Abundant Life for All: Reflections on the Ecumenical Debate about Economic Issues

Emilio Castro

Article Type: Article

Publication Date: 10/1/1992

Issue: Economics and Justice (Vol. 12, No 4, Fall, 1992)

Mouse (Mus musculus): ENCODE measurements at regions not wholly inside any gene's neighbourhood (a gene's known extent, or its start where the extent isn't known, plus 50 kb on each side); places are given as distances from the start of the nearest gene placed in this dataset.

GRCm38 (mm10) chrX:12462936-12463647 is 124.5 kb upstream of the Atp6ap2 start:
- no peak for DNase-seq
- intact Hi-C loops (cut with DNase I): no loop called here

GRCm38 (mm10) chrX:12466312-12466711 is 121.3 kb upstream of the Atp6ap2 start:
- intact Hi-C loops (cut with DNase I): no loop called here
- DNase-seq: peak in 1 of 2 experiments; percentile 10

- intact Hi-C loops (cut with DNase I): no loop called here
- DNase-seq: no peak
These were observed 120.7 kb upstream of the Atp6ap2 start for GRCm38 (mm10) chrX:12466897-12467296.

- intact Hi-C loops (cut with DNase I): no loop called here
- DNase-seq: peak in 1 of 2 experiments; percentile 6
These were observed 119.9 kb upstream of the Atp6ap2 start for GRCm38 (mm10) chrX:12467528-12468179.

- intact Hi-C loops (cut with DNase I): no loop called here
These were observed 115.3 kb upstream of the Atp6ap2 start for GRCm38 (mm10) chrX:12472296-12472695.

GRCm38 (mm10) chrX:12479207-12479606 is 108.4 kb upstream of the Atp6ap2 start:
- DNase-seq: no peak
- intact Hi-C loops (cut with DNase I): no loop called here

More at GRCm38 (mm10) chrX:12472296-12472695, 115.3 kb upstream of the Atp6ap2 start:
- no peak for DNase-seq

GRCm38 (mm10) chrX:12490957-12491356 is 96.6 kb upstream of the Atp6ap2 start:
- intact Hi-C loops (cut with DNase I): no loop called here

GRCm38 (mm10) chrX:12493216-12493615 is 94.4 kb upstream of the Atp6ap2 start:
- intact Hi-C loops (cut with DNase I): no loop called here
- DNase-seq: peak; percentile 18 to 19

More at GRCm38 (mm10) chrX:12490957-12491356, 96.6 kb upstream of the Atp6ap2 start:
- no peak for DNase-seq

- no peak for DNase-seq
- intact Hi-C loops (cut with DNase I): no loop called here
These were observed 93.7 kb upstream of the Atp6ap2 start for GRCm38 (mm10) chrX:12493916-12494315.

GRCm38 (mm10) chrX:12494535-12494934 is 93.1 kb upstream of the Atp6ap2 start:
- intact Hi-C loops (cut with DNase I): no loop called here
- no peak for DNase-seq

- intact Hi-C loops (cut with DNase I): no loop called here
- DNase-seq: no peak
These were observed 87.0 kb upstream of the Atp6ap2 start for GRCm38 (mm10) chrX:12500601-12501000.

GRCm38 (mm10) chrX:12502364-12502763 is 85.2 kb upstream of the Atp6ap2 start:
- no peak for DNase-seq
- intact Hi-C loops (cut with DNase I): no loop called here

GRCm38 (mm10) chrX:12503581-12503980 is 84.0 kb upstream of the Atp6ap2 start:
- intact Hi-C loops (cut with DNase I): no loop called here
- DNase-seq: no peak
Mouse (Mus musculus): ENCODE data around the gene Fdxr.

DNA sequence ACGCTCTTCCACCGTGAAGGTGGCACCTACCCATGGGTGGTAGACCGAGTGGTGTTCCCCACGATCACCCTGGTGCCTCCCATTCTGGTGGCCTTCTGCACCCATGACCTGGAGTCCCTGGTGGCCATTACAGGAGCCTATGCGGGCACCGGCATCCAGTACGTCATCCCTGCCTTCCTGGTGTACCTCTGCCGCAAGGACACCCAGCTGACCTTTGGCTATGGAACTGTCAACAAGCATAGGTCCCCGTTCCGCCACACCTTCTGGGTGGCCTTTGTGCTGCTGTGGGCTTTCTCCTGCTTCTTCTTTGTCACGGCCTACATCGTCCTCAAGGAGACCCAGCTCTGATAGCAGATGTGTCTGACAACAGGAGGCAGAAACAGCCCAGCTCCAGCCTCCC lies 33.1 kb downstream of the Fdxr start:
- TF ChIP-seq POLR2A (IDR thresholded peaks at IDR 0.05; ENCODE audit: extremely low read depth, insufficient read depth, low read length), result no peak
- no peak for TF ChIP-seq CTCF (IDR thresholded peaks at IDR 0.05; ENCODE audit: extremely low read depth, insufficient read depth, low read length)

Economics is about the daily life of people; it is about procuring food, clothes, and shelter and performing meaningful work. Therefore it should not come as a surprise that churches and Christians have always been concerned about economic issues. These basic convictions guided the life of the first Christian community in Jerusalem which shared property and possessions and distributed means according to needs (Acts 2 and 4). Church fathers like St. John Chrysostomos, St. Basil, and St. Ambrose never tired of denouncing unjust economic systems and took initiatives to protect the poor and the sick. Later, certain religious orders and monasteries, like the Waldensians, followed similar lines of action, while economic issues were also taken up by reformers such as Luther and Calvin. The modern ecumenical movement, therefore, stands in a long tradition when it tries to address economic issues.

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